In other words, the memory timings and voltages you can get are the same on both platforms. Performance with AM2 while keeping CPU speed constant is going to improve slightly with more bandwidth just like on Core 2. Most people after high-end memory are going to overclock anyway, at which point it's just a matter of determining how high you can go with the various RAM.

    Core 2 could use a 1:1 ratio and run with this RAM at up to 2000 FSB. Athlon AM2 could do "1:1" at up to DDR2-1000 as well, but there's no way the HyperTransport bus is going to run at 500 MHz base speed. So you can go with the DDR2-800 divider and get up to around 250 MHz HT speed (a 25% overclock), or you could drop to a lower divider like DDR2-667 and probably hit the limits of your motherboard. If not with the 667 setting then certainly with the DDR2-533 setting. Actual memory speeds on AM2 are a bit different then what you select anyway, depending on CPU, as the final RAM speed is derived from the CPU speed an not from the bus speed.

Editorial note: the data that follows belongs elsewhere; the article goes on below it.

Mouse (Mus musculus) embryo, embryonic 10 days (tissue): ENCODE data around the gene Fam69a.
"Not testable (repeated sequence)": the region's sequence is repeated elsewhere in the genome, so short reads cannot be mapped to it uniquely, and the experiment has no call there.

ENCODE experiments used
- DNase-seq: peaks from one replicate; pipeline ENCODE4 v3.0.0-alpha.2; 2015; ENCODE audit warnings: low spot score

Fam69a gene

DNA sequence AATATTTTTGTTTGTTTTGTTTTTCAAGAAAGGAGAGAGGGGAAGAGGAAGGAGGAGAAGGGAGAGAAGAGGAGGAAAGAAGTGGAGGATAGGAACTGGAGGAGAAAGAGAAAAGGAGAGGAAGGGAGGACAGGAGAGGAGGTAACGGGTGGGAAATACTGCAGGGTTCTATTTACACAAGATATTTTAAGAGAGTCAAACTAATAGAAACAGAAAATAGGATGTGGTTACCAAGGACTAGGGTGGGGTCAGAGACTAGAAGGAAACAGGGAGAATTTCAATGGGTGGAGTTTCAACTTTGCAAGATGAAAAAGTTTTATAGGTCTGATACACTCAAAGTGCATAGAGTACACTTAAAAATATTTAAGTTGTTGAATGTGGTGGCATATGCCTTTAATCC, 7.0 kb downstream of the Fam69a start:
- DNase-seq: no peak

This is all beside the point, as the main thing to note is that this value RAM will work extremely well for all but the most demanding enthusiasts.
    Reply
  • AndyKH - Wednesday, November 29, 2006 - link

    As far as I understand, 533MHz DDR2 will theoretically max out the bandwidth on a 1067MHz FSB, as the memory interface is 128 bits, while FSB is 64 bits. Thus, the only reason that the faster memories perform better is that the timings are relative to the clock speed and will therefore get faster with increased memory clock speed. Is this correct? Reply
  • Wesley Fink - Wednesday, November 29, 2006 - link

    This is partly true. Memory is Double Data Rate so DDR2-533 is the 1:1 match to a quad-pumped FSB base of 266 (1067). Memory ratios run the memory faster, and it performs better, while the base FSB clock remains the same. However, there is also overclcoking. At 1:1 or any given ratio, you can overclock the bus, which overclocks the memory in lock step at the settings you have chosen.